Surplus tall fescue growth in pastures will jeopardize interseeded legumes if not harvested as hay, says Craig Roberts, a University of Missouri extension forage specialist. He points out that cool, wet weather has created excess forage in the state’s pastures, and if the lush tall fescue isn’t removed, it might fall over and smother the clover growing with it.
“Get the grass canopy off and that will stimulate clover growth,” Roberts advises.
He says red and white clovers are the most popular legumes interseeded in tall fescue pastures in the state, and they’re worth saving. “As a rule of thumb, clover in a pasture adds a quarter pound of gain per day per calf,” he says. “In some trials, clover added four-tenths pound of gain per calf per day. That is a huge reason for keeping legumes in fescue pasture.”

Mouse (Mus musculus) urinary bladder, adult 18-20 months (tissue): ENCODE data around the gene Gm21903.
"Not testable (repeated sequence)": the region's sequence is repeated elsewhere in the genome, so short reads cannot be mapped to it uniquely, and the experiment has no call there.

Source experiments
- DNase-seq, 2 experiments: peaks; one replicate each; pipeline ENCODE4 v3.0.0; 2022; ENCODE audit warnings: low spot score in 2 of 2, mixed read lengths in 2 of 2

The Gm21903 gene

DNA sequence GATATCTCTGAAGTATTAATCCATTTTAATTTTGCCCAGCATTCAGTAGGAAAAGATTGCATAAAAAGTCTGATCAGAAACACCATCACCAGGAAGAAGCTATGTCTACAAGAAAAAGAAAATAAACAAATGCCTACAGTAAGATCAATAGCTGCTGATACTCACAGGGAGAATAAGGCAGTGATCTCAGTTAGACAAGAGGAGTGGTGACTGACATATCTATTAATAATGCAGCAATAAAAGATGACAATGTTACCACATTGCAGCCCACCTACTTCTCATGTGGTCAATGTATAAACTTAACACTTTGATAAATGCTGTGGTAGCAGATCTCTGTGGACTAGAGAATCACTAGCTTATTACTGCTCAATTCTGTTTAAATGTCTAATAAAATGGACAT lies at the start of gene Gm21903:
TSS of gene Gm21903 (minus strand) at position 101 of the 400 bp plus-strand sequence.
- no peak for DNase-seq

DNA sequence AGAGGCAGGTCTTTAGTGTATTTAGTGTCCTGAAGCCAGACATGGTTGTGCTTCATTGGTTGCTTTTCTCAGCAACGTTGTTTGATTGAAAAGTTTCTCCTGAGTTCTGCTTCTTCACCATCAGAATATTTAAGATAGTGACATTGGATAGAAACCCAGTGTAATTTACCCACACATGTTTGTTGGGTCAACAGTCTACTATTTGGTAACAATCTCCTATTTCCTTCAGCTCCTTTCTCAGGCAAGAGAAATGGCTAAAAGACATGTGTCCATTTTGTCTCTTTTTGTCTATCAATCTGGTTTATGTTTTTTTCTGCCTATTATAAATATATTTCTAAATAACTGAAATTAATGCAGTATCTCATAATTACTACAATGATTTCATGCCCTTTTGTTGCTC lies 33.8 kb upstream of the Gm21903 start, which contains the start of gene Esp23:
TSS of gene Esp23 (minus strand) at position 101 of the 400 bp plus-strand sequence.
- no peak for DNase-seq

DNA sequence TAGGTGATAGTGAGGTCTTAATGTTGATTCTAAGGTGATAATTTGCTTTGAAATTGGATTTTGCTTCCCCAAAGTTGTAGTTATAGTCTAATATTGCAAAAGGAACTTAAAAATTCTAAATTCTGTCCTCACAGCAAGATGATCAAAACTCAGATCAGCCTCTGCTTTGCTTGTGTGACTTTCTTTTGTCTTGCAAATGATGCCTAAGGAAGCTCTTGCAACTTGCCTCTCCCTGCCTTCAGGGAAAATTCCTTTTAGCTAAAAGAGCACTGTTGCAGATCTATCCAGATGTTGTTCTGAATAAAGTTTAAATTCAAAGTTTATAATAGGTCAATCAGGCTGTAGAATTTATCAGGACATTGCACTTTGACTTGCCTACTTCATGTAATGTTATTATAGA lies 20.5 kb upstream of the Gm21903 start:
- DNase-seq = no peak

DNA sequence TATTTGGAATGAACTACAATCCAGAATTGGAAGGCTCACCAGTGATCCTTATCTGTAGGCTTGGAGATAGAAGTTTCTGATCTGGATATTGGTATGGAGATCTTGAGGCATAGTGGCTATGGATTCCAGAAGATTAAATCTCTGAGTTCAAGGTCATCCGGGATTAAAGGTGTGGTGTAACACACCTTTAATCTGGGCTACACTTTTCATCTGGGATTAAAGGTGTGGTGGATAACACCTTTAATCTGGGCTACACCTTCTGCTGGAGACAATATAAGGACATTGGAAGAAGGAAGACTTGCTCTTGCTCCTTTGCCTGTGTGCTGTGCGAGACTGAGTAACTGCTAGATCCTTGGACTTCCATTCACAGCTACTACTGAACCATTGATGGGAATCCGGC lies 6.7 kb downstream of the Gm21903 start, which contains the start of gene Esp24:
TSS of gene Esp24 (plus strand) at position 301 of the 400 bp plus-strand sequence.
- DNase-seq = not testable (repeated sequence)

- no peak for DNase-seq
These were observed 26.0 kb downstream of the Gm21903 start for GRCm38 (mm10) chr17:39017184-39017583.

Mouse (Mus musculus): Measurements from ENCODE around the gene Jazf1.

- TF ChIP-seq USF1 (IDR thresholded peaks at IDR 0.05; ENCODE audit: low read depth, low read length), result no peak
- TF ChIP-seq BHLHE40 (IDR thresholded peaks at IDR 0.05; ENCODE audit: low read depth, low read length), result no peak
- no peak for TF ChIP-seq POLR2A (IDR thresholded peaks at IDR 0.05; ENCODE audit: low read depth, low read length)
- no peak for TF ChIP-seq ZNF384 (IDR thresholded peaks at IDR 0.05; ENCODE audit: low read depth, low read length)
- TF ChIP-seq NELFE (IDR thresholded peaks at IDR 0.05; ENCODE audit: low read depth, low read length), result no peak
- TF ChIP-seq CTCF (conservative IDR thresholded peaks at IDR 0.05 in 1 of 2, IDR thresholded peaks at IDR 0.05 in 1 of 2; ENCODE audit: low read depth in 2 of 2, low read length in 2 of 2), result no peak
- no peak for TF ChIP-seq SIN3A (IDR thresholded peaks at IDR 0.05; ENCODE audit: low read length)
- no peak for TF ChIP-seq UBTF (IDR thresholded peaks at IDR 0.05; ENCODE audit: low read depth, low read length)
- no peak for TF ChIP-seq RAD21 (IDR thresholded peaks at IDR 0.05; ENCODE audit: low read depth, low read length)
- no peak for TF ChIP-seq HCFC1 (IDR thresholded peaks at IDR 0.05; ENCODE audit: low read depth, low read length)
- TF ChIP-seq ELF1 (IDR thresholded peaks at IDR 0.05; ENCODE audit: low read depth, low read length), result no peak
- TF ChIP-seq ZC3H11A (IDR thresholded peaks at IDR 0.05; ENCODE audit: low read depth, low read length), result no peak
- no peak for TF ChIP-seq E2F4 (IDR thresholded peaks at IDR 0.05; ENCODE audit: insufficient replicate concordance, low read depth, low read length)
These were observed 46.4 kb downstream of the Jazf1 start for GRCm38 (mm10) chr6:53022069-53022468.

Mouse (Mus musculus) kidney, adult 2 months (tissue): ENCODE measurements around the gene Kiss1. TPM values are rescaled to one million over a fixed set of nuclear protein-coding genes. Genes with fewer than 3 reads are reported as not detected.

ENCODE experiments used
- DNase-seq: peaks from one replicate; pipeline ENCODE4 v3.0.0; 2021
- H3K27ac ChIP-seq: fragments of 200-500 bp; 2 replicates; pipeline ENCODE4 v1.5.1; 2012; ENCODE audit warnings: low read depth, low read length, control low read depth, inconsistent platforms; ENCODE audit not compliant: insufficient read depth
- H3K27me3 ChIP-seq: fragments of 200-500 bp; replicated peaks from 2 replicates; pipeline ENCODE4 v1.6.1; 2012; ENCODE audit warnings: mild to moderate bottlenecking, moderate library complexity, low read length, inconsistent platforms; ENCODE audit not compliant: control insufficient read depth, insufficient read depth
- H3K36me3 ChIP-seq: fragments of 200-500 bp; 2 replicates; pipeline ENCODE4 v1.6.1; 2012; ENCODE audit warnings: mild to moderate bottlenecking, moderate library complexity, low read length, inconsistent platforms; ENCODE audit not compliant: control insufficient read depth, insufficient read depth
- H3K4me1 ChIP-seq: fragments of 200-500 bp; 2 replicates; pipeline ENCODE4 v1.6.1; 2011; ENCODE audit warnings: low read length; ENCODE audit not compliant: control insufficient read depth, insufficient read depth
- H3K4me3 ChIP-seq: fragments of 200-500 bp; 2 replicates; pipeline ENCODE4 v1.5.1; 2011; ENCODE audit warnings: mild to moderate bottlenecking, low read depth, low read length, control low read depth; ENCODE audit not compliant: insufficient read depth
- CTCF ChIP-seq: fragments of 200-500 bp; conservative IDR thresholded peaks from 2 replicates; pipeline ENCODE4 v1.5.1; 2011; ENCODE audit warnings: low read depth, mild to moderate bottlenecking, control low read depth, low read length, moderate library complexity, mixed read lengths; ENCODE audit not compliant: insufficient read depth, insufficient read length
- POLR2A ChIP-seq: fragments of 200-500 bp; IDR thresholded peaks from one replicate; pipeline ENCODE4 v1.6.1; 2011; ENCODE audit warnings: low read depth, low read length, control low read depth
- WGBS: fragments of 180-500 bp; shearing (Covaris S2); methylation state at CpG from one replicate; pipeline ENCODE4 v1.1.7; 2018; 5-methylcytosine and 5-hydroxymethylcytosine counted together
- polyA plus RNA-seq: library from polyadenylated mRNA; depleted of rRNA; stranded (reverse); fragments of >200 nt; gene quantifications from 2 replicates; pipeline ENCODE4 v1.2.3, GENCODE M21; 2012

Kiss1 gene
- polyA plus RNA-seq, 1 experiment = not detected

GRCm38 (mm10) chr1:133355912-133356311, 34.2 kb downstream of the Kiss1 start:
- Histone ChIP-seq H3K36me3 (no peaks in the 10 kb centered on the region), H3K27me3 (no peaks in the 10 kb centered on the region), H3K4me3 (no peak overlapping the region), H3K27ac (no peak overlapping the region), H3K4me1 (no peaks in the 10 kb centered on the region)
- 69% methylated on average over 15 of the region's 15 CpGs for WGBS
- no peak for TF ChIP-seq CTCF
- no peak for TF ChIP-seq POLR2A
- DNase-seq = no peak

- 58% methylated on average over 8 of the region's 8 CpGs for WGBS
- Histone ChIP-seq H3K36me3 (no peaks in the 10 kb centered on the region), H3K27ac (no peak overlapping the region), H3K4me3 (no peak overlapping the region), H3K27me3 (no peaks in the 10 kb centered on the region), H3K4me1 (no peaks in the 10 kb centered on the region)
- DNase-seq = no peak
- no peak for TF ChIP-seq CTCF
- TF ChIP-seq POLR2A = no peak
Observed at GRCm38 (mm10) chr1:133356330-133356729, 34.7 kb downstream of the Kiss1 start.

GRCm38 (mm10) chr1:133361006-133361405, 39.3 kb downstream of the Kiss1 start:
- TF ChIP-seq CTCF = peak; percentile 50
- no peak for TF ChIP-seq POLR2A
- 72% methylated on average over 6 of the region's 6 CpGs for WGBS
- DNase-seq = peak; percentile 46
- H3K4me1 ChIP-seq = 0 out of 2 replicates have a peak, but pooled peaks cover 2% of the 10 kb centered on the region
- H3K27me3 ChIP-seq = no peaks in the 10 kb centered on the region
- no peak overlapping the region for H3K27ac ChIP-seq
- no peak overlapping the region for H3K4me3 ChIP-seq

Legumes also reduce the need for nitrogen fertilizer and dilute the endophyte toxins found in most fescue grasses in the state.
With so much grass growth this spring, it might be possible to get two cuttings of hay from some pastures, says Roberts. “We’re approaching the time in early May when fescue reaches the boot stage as the seed heads form. Cutting before the seed head emerges results in better-quality fescue hay.”